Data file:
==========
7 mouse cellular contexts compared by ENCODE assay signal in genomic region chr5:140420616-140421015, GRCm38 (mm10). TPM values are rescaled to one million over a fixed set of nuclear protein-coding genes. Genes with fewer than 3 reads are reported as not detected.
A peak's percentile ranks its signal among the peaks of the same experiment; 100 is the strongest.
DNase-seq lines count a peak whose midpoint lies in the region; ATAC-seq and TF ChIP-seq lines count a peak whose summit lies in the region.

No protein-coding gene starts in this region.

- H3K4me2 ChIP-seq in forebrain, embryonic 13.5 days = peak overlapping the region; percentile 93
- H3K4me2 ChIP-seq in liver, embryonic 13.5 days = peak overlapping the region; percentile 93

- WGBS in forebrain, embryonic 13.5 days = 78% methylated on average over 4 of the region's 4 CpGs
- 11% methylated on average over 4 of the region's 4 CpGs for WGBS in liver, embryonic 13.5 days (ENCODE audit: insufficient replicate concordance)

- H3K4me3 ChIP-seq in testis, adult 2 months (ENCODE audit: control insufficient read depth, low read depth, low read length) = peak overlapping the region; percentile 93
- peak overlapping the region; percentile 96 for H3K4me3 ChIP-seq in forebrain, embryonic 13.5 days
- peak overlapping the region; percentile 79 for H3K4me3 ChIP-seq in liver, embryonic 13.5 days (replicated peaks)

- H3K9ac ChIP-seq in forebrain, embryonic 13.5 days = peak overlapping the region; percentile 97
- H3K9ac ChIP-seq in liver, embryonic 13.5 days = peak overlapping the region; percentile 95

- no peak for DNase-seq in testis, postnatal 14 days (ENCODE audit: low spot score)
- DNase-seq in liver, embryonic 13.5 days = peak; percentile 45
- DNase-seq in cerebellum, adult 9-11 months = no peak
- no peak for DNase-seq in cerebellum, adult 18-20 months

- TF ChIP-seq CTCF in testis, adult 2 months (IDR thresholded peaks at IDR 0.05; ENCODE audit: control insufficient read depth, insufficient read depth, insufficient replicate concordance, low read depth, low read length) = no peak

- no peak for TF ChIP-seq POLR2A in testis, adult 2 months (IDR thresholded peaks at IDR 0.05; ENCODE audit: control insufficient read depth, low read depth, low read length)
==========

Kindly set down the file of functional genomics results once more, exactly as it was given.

7 mouse cellular contexts compared by ENCODE assay signal in genomic region chr5:140420616-140421015, GRCm38 (mm10). TPM values are rescaled to one million over a fixed set of nuclear protein-coding genes. Genes with fewer than 3 reads are reported as not detected.
A peak's percentile ranks its signal among the peaks of the same experiment; 100 is the strongest.
DNase-seq lines count a peak whose midpoint lies in the region; ATAC-seq and TF ChIP-seq lines count a peak whose summit lies in the region.

No protein-coding gene starts in this region.

- H3K4me2 ChIP-seq in forebrain, embryonic 13.5 days = peak overlapping the region; percentile 93
- H3K4me2 ChIP-seq in liver, embryonic 13.5 days = peak overlapping the region; percentile 93

- WGBS in forebrain, embryonic 13.5 days = 78% methylated on average over 4 of the region's 4 CpGs
- 11% methylated on average over 4 of the region's 4 CpGs for WGBS in liver, embryonic 13.5 days (ENCODE audit: insufficient replicate concordance)

- H3K4me3 ChIP-seq in testis, adult 2 months (ENCODE audit: control insufficient read depth, low read depth, low read length) = peak overlapping the region; percentile 93
- peak overlapping the region; percentile 96 for H3K4me3 ChIP-seq in forebrain, embryonic 13.5 days
- peak overlapping the region; percentile 79 for H3K4me3 ChIP-seq in liver, embryonic 13.5 days (replicated peaks)

- H3K9ac ChIP-seq in forebrain, embryonic 13.5 days = peak overlapping the region; percentile 97
- H3K9ac ChIP-seq in liver, embryonic 13.5 days = peak overlapping the region; percentile 95

- no peak for DNase-seq in testis, postnatal 14 days (ENCODE audit: low spot score)
- DNase-seq in liver, embryonic 13.5 days = peak; percentile 45
- DNase-seq in cerebellum, adult 9-11 months = no peak
- no peak for DNase-seq in cerebellum, adult 18-20 months

- TF ChIP-seq CTCF in testis, adult 2 months (IDR thresholded peaks at IDR 0.05; ENCODE audit: control insufficient read depth, insufficient read depth, insufficient replicate concordance, low read depth, low read length) = no peak

- no peak for TF ChIP-seq POLR2A in testis, adult 2 months (IDR thresholded peaks at IDR 0.05; ENCODE audit: control insufficient read depth, low read depth, low read length)